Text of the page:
In context of social information network, infected state has special significance. It refers to the permanent adoption of certain event/product-specific information, while susceptible state refers to temporary adoption of ideas with the chances of reverting back to the previous state of information with certain probability. Such revert transition occurs in case, a customer uses the sample of a newly launched product, but ultimately rejects it due to poor service, improper functioning, etc., finally returning back to usage of previous product. Furthermore, if the customer is highly satisfied with the newly launched product, then he accepts the new product for future usage, thereby permanently discarding any product being presently used. Therefore, diffusion rate can be defined as the rate by which information spread and reach to the connected neighbors. Recovery rate can be defined as the rate by which a node can move back to its previous behavior. It refers to the rate with which it does not adopt any new behavior or information. This creates an intermediate stage in diffusion process and acts as decision making for accepting (i.e., adopting) and rejecting of certain behavior or information. The transitions might occur due to some external events or decisions made by the potential users (or nodes). Adoption rate is the rate at which a node permanently decides to adopt the new behavior or information. Once permanently adopted, reverting back to initial or previous state becomes infeasible. It is denoted as the final stage of adopting new behavior or incoming information. A node becomes diffused, only when it comes in contact or have connection(s) with infectious peers. Information tends to propagate across network through the links connecting the nodes. Initial propagation may escalate owing to the number of initial spreaders, which, however, becomes constant after reaching the steady state. It is assumed that except the initial propagators, none of the nodes are affected by the diffusion process. Moreover, as information diffusion begins, susceptible state offers decision making toward temporary or permanent transition.

In information diffusion process, the rate of spread caused by a node to disperse information, it will depend upon its popularity in the network. In the context of chosen real graphs, diffusion rate signifies the spread of interactivity among communities. Recovery rate is the rate of denial of social interaction. Adoption rate is the rate at which associativity is established and become permanent. The communication in real world is a social relationship between humans.

During those times, the family with higher degree was considered more central and rose in power. Such nodes became key player in the networked society. The information diffuses in other families through marriage relationship. The interaction among the families increases with time as each family passes information to their neighbors. As an apparent visual interpretation from Fig. 2, Medici became popular among all families due to having higher degree and centrality value. In this context, diffusion probability is defined as the rate of interactivity among social communities. Recovery probability is defined as the rate of denial of social interaction. Further, adoption probability is the rate at which an associativity with respect to a social community is established and becomes permanent (i.e., changes cannot be reverted). The symbols used in the modeling and analysis of proposed diffusion model are highlighted in Tables 1 and 2, with their interpretation.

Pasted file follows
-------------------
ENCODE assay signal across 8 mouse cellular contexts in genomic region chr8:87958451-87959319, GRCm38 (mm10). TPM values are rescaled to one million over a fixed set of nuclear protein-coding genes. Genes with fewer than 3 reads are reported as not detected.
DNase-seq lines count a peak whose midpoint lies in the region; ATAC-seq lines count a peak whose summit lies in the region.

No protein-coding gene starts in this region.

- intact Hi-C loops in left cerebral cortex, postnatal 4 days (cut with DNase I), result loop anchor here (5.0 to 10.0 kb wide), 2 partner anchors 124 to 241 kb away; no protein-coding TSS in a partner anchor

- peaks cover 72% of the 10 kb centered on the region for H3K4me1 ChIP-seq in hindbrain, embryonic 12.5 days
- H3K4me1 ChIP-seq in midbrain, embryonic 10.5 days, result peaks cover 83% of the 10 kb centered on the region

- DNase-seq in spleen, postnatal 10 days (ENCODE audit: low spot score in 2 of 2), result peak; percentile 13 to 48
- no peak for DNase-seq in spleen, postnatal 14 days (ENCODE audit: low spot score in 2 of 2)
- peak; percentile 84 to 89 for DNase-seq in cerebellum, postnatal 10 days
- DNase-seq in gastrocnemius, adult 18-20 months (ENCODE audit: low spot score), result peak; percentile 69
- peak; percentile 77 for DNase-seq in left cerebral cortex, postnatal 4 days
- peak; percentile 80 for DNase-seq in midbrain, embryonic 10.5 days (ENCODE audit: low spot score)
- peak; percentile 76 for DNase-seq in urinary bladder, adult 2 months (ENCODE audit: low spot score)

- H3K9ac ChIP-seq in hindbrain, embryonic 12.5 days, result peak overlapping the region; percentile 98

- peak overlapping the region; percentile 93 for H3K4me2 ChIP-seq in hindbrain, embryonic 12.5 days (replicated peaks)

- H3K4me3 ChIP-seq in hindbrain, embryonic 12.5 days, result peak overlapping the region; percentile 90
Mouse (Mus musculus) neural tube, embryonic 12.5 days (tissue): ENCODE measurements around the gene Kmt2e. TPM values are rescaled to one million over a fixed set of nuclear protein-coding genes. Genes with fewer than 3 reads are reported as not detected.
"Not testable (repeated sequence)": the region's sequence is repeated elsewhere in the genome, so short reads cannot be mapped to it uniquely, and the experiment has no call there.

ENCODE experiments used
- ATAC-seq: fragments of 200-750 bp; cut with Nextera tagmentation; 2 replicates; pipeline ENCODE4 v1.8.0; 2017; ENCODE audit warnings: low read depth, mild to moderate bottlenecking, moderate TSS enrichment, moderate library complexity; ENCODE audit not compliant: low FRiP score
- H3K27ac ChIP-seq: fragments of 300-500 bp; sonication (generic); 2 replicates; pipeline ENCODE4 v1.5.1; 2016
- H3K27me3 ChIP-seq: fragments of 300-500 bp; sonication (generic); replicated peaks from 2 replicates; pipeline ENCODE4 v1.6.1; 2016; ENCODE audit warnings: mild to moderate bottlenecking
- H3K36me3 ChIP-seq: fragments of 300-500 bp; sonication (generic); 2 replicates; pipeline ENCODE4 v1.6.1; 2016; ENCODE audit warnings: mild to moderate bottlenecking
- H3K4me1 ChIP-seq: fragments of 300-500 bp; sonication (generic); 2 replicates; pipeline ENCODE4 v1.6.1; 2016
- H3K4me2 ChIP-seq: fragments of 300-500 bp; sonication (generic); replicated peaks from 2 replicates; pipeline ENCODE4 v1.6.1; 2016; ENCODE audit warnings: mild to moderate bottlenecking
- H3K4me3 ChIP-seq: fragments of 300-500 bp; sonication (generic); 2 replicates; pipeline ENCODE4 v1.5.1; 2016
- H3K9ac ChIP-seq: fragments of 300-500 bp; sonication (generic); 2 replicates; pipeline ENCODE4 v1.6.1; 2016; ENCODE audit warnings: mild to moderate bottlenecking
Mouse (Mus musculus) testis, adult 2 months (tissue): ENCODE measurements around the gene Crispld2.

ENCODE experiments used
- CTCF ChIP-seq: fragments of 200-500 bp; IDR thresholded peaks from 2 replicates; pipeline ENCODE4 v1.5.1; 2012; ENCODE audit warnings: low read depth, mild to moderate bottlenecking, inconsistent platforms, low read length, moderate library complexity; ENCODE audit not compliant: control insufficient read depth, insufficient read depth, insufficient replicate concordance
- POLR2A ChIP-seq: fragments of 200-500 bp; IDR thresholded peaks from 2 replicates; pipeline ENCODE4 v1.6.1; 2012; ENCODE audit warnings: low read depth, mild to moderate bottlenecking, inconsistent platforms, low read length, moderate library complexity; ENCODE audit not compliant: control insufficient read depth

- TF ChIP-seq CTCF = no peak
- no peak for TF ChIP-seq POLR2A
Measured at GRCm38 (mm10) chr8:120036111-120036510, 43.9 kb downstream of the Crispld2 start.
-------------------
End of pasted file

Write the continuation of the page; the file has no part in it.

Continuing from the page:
Fig. 2
figure2

Fifteenth-century Florentine marriages network graph

Table 1 Basic notations for diffusion model
Table 2 Composite notations for diffusion

Model description and derivation

We assume that population is fixed over a certain period of time. During time period, no new communities are formed. Some of the network parameters are predetermined as, \(p=0.3,\lambda =0.5,\beta =0.4\). Further, value of α for modeling real data set is considered as \({d}_{i}/E[d]\). Also, we have:

$$E\left[d\right]=\frac{\sum_{i=1}^{i=n}{d}_{i}}{n}$$
(1)

Here, for real network graph \({G}_{F}(n,e)\), \(n\) and \(e\) represent number of communities and association or interaction. Now taking an example of a complete graph in which all nodes are connected to each other. For such a graph G of \(n\) nodes, degree of each node is \(\left(n-1\right).\) So, \({d}_{i}=n-1\)

$$E\left[D\right]=\frac{\sum_{i=1}^{i=n}\left(n-1\right)}{n}=\frac{n\left(n-1\right)}{n}=n-1$$
(2)
$$\alpha \left(t\right)=\frac{\frac{{d}_{i}}{E\left[d\right]}}{(1+\lambda t)}$$
(3)

Hence, when \({d}_{i}=E\left[d\right]\) and \(\alpha \left(t\right)\) becomes equal to \(\frac{1}{1+\lambda t}\). Finally, the rate of diffusion for network \({G}_{F}(n,e)\) w.r.t time \(t\) can be dynamically formulated by Eq. (3):

  1. (1)

    Transition from state \(A\) to \(B\) and \(B\) to \(A\)

Transition occurs initially, and intermediate states can be modeled using SIS model to find out the rate of change susceptible population with respect to time, as in the following equation:

$$\frac{d{F}_{1}(t)}{dt}=\left(1-{F}_{1}\left(t\right)\right)\left(\alpha \left(t\right){F}_{1}\left(t\right)+p\right)-\beta {F}_{1}\left(t\right)$$
(4)

Nodes in the network eventually get suscepted by some rate and get influenced by another rate. Hence, a steady state is observed, which can be obtained by differentiating \({F}_{1}(t)\) with respect to \(t\) and equating it to zero, i.e., \(\frac{d{F}_{1}(t)}{dt}=0\) represents the change in susceptibility rate parameter w.r.t time is constant. Also, new interaction is being balanced by the denial rate. This id is explained in the following equations:

$$\left(1-{F}_{1}\left(t\right)\right)\left(\alpha \left(t\right){F}_{1}\left(t\right)+p\right)-\beta {F}_{1}\left(t\right)=0$$
(5)
$${{F}_{1}\left(t\right)}^{2} \alpha \left(t\right)+{F}_{1}(t)(p+\beta -\alpha (t))-p=0$$
(6)

On solving quadratic Eq. (6), we obtain:

$${F}_{1}\left(t\right)=\frac{\left((\alpha \left(t\right)-\beta \right)-p)+\sqrt{{(p+\beta -\alpha \left(t\right))}^{2}+4\alpha \left(t\right)p}}{2\alpha \left(t\right)}$$